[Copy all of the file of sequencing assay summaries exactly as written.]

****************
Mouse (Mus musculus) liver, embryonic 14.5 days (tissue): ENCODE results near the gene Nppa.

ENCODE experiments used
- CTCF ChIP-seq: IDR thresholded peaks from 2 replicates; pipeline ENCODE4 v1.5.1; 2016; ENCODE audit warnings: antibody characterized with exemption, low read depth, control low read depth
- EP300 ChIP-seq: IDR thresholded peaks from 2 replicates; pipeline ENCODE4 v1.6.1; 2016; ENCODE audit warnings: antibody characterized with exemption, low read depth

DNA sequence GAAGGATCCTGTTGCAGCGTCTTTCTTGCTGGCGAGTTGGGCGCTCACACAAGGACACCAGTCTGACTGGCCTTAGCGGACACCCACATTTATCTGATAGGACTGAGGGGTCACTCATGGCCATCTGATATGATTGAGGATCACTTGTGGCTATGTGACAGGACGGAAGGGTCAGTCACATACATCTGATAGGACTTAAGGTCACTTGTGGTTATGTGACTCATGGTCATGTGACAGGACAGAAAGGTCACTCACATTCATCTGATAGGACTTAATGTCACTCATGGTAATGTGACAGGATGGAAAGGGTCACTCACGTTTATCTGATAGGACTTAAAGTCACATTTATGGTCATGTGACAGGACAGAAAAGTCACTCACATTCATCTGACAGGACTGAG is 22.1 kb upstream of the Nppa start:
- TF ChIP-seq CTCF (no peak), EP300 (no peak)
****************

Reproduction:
Mouse (Mus musculus) liver, embryonic 14.5 days (tissue): ENCODE results near the gene Nppa.

ENCODE experiments used
- CTCF ChIP-seq: IDR thresholded peaks from 2 replicates; pipeline ENCODE4 v1.5.1; 2016; ENCODE audit warnings: antibody characterized with exemption, low read depth, control low read depth
- EP300 ChIP-seq: IDR thresholded peaks from 2 replicates; pipeline ENCODE4 v1.6.1; 2016; ENCODE audit warnings: antibody characterized with exemption, low read depth

DNA sequence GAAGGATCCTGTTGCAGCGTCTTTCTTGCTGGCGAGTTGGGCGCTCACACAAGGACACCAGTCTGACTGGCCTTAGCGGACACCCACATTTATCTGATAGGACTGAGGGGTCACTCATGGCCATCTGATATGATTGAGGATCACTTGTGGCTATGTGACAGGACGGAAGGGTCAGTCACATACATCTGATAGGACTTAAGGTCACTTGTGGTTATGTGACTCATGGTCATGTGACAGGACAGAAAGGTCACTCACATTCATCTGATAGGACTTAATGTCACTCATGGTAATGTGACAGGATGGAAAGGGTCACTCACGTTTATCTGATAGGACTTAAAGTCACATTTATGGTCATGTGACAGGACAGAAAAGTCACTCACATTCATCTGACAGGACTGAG is 22.1 kb upstream of the Nppa start:
- TF ChIP-seq CTCF (no peak), EP300 (no peak)